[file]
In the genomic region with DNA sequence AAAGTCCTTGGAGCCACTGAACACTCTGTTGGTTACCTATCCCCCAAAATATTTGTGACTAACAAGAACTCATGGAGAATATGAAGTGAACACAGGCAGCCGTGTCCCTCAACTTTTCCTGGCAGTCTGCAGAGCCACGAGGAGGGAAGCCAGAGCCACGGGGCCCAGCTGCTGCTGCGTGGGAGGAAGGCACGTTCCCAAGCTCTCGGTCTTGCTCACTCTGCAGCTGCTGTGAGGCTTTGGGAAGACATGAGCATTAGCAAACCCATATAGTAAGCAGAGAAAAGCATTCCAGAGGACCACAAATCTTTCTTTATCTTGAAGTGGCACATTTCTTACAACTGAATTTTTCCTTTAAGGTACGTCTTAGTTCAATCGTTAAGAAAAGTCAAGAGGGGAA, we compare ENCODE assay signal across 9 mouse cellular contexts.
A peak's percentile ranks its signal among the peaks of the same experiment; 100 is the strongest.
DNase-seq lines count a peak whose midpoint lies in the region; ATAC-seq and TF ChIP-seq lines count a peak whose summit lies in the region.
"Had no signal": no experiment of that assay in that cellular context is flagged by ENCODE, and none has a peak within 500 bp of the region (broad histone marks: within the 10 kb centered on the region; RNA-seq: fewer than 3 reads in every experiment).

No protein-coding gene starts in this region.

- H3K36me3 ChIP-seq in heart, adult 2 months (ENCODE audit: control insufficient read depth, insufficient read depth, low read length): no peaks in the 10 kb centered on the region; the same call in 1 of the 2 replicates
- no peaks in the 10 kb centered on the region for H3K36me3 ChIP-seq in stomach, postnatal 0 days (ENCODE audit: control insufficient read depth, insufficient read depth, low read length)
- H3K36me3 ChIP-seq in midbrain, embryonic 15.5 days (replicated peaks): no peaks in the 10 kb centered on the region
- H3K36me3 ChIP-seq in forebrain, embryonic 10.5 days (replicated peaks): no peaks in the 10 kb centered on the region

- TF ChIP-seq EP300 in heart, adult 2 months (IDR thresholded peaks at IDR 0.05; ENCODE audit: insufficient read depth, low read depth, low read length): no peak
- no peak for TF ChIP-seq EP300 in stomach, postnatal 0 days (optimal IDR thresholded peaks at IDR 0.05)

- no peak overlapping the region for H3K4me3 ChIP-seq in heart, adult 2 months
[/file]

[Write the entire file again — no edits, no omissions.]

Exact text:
In the genomic region with DNA sequence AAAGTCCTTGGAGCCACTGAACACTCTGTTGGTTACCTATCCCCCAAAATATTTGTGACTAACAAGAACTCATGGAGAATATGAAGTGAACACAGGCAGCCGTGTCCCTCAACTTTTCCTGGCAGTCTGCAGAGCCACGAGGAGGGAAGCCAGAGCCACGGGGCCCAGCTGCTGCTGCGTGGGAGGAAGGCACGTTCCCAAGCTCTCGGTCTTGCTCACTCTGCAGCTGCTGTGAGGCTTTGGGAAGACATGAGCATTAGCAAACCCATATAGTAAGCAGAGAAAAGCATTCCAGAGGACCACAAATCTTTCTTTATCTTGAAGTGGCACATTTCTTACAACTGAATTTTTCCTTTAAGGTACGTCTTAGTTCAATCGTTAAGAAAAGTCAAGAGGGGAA, we compare ENCODE assay signal across 9 mouse cellular contexts.
A peak's percentile ranks its signal among the peaks of the same experiment; 100 is the strongest.
DNase-seq lines count a peak whose midpoint lies in the region; ATAC-seq and TF ChIP-seq lines count a peak whose summit lies in the region.
"Had no signal": no experiment of that assay in that cellular context is flagged by ENCODE, and none has a peak within 500 bp of the region (broad histone marks: within the 10 kb centered on the region; RNA-seq: fewer than 3 reads in every experiment).

No protein-coding gene starts in this region.

- H3K36me3 ChIP-seq in heart, adult 2 months (ENCODE audit: control insufficient read depth, insufficient read depth, low read length): no peaks in the 10 kb centered on the region; the same call in 1 of the 2 replicates
- no peaks in the 10 kb centered on the region for H3K36me3 ChIP-seq in stomach, postnatal 0 days (ENCODE audit: control insufficient read depth, insufficient read depth, low read length)
- H3K36me3 ChIP-seq in midbrain, embryonic 15.5 days (replicated peaks): no peaks in the 10 kb centered on the region
- H3K36me3 ChIP-seq in forebrain, embryonic 10.5 days (replicated peaks): no peaks in the 10 kb centered on the region

- TF ChIP-seq EP300 in heart, adult 2 months (IDR thresholded peaks at IDR 0.05; ENCODE audit: insufficient read depth, low read depth, low read length): no peak
- no peak for TF ChIP-seq EP300 in stomach, postnatal 0 days (optimal IDR thresholded peaks at IDR 0.05)

- no peak overlapping the region for H3K4me3 ChIP-seq in heart, adult 2 months